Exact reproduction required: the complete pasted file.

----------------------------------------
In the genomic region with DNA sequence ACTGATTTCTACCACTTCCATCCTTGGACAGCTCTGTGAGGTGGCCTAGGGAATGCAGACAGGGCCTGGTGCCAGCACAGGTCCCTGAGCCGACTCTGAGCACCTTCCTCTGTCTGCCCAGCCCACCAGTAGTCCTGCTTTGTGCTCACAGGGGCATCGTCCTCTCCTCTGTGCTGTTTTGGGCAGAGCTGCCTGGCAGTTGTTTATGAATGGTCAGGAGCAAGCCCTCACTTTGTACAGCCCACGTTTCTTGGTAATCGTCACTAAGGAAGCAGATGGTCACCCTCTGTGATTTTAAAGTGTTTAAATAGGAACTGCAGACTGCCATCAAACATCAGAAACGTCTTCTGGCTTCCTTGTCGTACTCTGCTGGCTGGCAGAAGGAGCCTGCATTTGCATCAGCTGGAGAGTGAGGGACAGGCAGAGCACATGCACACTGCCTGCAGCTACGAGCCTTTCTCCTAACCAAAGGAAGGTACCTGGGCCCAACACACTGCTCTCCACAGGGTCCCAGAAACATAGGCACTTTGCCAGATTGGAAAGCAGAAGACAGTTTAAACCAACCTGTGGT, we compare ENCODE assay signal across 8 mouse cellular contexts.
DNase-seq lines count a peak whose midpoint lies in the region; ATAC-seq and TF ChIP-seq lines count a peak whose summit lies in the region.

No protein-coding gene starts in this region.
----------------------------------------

In the genomic region with DNA sequence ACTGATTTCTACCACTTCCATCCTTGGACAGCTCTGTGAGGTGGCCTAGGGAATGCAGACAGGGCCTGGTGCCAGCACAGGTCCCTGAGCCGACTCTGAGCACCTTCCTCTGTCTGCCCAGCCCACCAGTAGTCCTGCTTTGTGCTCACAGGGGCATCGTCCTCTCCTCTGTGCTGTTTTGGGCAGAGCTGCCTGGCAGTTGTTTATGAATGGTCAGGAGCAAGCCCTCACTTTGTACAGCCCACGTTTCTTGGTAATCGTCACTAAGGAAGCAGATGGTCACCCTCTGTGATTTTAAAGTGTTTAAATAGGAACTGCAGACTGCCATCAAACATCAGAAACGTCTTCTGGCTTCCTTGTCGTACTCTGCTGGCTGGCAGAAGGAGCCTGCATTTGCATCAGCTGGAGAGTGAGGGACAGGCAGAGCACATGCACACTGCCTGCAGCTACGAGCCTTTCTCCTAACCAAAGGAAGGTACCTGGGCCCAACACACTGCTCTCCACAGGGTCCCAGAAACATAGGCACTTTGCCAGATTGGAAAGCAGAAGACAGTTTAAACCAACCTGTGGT, we compare ENCODE assay signal across 8 mouse cellular contexts.
DNase-seq lines count a peak whose midpoint lies in the region; ATAC-seq and TF ChIP-seq lines count a peak whose summit lies in the region.

No protein-coding gene starts in this region.